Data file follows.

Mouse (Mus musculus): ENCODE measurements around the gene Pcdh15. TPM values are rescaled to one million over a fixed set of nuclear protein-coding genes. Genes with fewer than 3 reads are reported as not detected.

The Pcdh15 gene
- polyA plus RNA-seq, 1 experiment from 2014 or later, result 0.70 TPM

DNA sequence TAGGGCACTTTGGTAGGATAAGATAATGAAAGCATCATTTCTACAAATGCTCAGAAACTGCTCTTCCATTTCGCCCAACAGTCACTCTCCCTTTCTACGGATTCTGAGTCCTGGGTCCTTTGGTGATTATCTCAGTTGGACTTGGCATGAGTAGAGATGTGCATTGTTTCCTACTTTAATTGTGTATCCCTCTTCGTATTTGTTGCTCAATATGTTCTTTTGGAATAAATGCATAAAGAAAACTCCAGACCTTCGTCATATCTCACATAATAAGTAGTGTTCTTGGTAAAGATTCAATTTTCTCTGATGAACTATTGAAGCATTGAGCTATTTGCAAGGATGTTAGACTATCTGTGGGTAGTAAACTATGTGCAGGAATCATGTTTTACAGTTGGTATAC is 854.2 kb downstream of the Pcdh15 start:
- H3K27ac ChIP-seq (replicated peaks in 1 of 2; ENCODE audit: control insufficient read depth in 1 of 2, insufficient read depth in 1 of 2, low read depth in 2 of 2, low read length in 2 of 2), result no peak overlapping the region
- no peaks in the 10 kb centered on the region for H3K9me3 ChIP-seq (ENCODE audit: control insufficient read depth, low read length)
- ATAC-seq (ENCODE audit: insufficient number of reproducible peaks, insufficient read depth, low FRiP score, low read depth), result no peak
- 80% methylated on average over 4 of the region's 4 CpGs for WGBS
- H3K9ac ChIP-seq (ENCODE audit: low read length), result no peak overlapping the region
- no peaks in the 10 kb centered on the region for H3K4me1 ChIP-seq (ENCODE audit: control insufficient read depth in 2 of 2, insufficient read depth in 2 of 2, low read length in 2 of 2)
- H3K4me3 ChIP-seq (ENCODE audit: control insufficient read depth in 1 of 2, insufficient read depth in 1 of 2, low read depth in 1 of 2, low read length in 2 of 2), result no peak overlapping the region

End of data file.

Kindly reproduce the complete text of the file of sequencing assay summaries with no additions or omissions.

Mouse (Mus musculus): ENCODE measurements around the gene Pcdh15. TPM values are rescaled to one million over a fixed set of nuclear protein-coding genes. Genes with fewer than 3 reads are reported as not detected.

The Pcdh15 gene
- polyA plus RNA-seq, 1 experiment from 2014 or later, result 0.70 TPM

DNA sequence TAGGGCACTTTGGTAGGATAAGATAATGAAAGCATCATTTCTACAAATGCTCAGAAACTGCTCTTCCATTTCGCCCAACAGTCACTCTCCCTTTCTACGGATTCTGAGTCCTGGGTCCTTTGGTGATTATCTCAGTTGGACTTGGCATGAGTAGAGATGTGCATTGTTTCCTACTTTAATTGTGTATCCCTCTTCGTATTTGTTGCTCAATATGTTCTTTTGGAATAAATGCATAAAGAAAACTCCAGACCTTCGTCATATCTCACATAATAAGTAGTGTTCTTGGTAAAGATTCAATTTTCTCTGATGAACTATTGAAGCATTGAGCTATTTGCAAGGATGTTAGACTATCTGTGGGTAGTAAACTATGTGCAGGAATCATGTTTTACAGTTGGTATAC is 854.2 kb downstream of the Pcdh15 start:
- H3K27ac ChIP-seq (replicated peaks in 1 of 2; ENCODE audit: control insufficient read depth in 1 of 2, insufficient read depth in 1 of 2, low read depth in 2 of 2, low read length in 2 of 2), result no peak overlapping the region
- no peaks in the 10 kb centered on the region for H3K9me3 ChIP-seq (ENCODE audit: control insufficient read depth, low read length)
- ATAC-seq (ENCODE audit: insufficient number of reproducible peaks, insufficient read depth, low FRiP score, low read depth), result no peak
- 80% methylated on average over 4 of the region's 4 CpGs for WGBS
- H3K9ac ChIP-seq (ENCODE audit: low read length), result no peak overlapping the region
- no peaks in the 10 kb centered on the region for H3K4me1 ChIP-seq (ENCODE audit: control insufficient read depth in 2 of 2, insufficient read depth in 2 of 2, low read length in 2 of 2)
- H3K4me3 ChIP-seq (ENCODE audit: control insufficient read depth in 1 of 2, insufficient read depth in 1 of 2, low read depth in 1 of 2, low read length in 2 of 2), result no peak overlapping the region